Loch Dunvegan, Isay, abandoned during the Highlands Clearance to make way for sheep grazing. Eider
and Shelduck may be seen in these waters.
DAY 7: Saturday, May 22 (Isles of Lewis) Landing at Stornoway, the focus today is on archaeology. Visit
the standing stones of Calanish, the Dun Carloway broch and the traditional blackhouses of
DAY 8: Sunday, May 23 (Scottish Highland Coast) Across the water from Poolewe is Interewe Gardens
with surprising flora at this northern latitude due to the Gulf Stream. Further north along the coast lies the
island of Handa, managed by the Scottish Wildlife Trust with over 200,000 birds returning each year. The
high cliffs of the sandstone Stack an Seabhaig (hawk’s stack) is the most densely populated area.
DAY 9: Monday, May 24 (Orkney Islands) The Orkney Islands are home to many bird species, fine local
craftsmanship and exquisite archaeological and historic treasures – plan to visit Ring of Brodgar,
standing stones of Stennes, Skara Brae, and more recent 13th Century, Magnus Cathedral in the town
DAY 10: Tuesday, May 25 (Shetland Islands) Foula (population 30) is one of Britain’s most remote
inhabited islands and leaves a lasting impression on everyone who visits. The crofting townships on the
narrow coastal strip are dwarfed by the island’s five dramatic peaks. Just off the west coast of the
mainland island is the small island of Papa Stour with the most impressive sea caves of Britain along
with rock arches, stacks and skerries. It is also an internationally important colony of Arctic tern, is often
Island Mysteries of the Atlantic
visited by seals and has several archaeological sites. As with all these coastal areas, there is a possibility
of whales and porpoises in the surrounding waters.
DAY 11: Wednesday, May 26 (Shetland Islands) The day starts with an early morning visit to Mousa Broch.
Landing on the mainland of the Shetland Islands, visit the archaeological sites of Jarlshoff and Old
Scatness. There is time after this to amble the cobbled streets of Lerwick.
DAY 12: Thursday, May 27 (Fair Isle) Occupied since the Bronze Age, today about 60 crofters work the
land of this most isolated inhabited island. It is also home to a permanent bird observatory. Fair Isle is
famous for its knitted jumpers (sweaters).
DAY 13: Friday, May 28 (Scotland) Disembark in the “City of Discovery” (Scott’s exploration ship), Dundee.
Magic of Islands & Fjords – Norway
PS910-13 May 28 (Friday) – June 11 (Friday), 2010 (15 days / 14 nights)
DAY 1: Friday, May 28 (Scotland) Embark in Dundee where Scott’s ship, Discovery was built and is now a
DAY 2: Saturday, May 29 (Orkneys) The ancient mysteries are not fully explained which perhaps makes
the Ring of Brodgar, standing stones of Stennes and Skara Brae even more intriguing.
DAY 3: Sunday, May 30 (Shetlands) An early morning visit to Mousa Broch provides heightened bird
activity and interesting light. Then from Lerwick set off to explore the archaeological sites of Jarlshoff
and Scatness. There is also time to visit Sumburgh Head to see seabirds and the Stevenson Lighthouse.
DAY 4: Monday, May 31 (Norway) The ship’s first landfall in Norway is the culturally rich city of Bergen. Of
particular note are the Hanseatic Houses and the home of composer, Edvard Grieg.
DAY 5: Tuesday, Jun 1 (Norway) Join the early morning Zodiac cruise to experience the din of half a
million birds around Runde Island. Then it is on to Ålesund to learn about the local sea life at the
aquarium and wander amongst the Art Nouveau architecture of the town.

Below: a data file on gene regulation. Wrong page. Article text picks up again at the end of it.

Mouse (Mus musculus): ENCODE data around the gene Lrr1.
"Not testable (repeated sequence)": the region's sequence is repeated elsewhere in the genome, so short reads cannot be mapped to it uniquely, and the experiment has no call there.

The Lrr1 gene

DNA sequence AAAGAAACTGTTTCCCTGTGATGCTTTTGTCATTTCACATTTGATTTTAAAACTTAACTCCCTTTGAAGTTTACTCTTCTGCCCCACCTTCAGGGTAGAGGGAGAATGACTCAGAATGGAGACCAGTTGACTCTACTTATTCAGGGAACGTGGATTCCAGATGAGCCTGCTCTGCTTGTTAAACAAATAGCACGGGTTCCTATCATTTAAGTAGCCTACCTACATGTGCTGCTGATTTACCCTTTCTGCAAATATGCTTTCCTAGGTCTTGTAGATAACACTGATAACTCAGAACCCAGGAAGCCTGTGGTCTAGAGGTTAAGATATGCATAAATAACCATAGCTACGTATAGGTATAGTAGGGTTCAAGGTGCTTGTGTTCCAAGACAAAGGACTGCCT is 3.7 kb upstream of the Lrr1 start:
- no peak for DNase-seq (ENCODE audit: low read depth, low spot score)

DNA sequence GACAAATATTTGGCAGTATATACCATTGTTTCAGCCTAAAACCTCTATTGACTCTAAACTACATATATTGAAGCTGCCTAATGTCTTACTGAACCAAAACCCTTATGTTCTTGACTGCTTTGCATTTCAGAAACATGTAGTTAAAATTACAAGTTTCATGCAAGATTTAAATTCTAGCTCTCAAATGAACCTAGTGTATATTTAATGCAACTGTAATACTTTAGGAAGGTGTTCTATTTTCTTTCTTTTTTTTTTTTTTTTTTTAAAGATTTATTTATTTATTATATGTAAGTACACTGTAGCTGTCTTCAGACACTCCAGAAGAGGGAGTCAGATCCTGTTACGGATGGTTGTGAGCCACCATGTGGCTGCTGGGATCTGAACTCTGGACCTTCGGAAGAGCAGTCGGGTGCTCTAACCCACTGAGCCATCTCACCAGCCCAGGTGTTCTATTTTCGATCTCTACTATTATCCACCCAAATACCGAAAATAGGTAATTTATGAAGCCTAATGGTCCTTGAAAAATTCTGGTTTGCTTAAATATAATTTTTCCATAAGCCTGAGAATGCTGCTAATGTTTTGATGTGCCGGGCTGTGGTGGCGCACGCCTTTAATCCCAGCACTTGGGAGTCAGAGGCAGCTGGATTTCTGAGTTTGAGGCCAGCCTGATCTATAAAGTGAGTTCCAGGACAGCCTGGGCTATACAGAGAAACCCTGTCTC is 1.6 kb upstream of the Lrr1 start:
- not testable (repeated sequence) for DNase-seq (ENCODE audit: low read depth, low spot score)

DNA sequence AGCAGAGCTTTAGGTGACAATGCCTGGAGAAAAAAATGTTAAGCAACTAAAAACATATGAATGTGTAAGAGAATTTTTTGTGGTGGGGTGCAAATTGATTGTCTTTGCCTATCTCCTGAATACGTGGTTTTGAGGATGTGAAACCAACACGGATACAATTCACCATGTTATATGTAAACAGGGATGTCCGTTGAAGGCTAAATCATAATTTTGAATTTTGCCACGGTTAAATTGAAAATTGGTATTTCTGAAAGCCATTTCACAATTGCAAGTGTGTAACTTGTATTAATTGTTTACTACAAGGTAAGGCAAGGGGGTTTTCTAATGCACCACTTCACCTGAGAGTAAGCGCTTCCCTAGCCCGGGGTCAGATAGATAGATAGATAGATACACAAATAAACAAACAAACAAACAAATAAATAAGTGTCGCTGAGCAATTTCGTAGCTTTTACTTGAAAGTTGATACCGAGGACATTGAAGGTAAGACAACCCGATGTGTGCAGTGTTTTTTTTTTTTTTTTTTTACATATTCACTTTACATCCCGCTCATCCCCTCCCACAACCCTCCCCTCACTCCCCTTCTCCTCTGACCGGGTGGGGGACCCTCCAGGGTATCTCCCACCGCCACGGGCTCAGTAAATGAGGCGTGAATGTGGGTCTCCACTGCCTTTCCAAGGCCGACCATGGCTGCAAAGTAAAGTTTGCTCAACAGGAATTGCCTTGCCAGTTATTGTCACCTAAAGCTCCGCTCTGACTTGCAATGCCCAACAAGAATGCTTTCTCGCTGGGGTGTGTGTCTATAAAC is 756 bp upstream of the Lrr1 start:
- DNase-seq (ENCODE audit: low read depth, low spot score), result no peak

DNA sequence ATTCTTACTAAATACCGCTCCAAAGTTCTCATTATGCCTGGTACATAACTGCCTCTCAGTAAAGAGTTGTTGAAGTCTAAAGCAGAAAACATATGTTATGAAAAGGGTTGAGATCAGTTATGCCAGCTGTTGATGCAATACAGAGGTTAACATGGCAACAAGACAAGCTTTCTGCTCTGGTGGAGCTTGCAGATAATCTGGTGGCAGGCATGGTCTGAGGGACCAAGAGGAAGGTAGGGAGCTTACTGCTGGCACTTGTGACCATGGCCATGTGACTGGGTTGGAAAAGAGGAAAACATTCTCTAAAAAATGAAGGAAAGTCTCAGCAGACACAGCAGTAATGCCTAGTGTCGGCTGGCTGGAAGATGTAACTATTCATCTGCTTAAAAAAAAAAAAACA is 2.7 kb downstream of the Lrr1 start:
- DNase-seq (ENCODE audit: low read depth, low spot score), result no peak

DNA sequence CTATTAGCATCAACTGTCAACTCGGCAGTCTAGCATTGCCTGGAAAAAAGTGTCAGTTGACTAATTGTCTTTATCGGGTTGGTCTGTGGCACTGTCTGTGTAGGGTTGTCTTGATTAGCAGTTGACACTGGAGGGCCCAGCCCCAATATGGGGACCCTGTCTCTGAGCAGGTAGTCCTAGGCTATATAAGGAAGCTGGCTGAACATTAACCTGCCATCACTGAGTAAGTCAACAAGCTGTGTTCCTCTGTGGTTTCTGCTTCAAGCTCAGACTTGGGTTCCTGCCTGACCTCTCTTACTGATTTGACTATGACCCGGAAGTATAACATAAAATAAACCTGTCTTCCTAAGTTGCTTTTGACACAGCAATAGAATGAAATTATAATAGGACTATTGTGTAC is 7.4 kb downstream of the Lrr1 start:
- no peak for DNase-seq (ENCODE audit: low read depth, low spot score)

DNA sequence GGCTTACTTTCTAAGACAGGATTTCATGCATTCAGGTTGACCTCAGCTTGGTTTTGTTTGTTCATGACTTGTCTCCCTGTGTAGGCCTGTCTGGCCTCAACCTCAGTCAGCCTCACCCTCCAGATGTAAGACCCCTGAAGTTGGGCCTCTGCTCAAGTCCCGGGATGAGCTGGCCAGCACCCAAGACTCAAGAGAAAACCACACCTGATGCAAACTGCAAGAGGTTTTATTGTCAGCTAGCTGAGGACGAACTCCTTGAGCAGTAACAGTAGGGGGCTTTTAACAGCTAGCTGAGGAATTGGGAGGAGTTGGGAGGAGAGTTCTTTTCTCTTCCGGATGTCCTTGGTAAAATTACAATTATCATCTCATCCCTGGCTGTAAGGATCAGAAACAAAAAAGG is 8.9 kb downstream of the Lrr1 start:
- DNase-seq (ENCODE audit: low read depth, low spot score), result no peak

DAY 6: Wednesday, Jun 2 (Norway) From Trondheim, take a very short ferry ride to Monk Island for an
early morning visit. Exploration of the city includes the Folk Museum (collection of traditional Norwegian
buildings), 11th Century Nidaros Cathedral, and also some free time to wander the city.
DAY 7: Thursday, Jun 3 (Norway) Hear the legend of the “hole in the mountain” and enjoy the countryside
with a leisurely stroll or make a more active hike through the “hole” of Torghatten Mountain. In the
evening, celebrate crossing the Arctic Polar Circle at the island of Vikingen where the Polar globe
serves as a marker for the Arctic Polar Circle position.
DAY 8: Friday, Jun 4 (Norway) The ship cruises into Holandfjorden. From the shore it is a short walk
through a birch and willow woodland to the edge of a lake from where the Svatissen Glacier can be
seen. For the more energetic a four mile walk reaches the base of the glacier for a closer view.
DAY 9: Saturday, Jun 5 (Norway) The Lofotens are unbelievably picturesque with dramatic mountain
peaks, charming sheltered coastal communities and tranquil sheep pastures. An evening cruise in
Trollfjord is a dramatic end to a lovely day.
DAY 10: Sunday, Jun 6 (Norway) Tromsø is considered the “Gateway to the Arctic” and is home to
interesting Polar Museums and the Arctic Cathedral. A ride up in the cable car to the tundra high above
provides an excellent view and a chance to walk the tundra.
DAY 11: Monday, Jun 7 (Norway) Zodiac cruising around Gjeasværstappen is a fantastic way to see
kittiwakes and guillemots overhead or puffins in rafts on the water or nesting on the shore. Later the ship
rounds Nordkapp (North Cape) at 70°N, considered the northernmost point of mainland Europe.
DAY 12: Tuesday, Jun 8 (Bjørnøya) En route in the Norwegian and Barents Seas the ship reaches Bear
Island. Weather permitting there will be a Zodiac cruise along the bird filled cliffs and caves and a visit to
meteorological station if conditions allow.
DAYS 13 & 14: Wednesday – Thursday, Jun 9 & 10 (Svalbard) The last two full days of the cruise are
spent exploring Spitsbergen in the fantastic Norwegian Arctic archipelago of Svalbard. It is early spring
here and time to keep a constant watch for wildlife – walrus, whale, seal, reindeer, Arctic fox, Little auk,
kittiwake, Ivory gulls and of course, the mighty Polar Bear.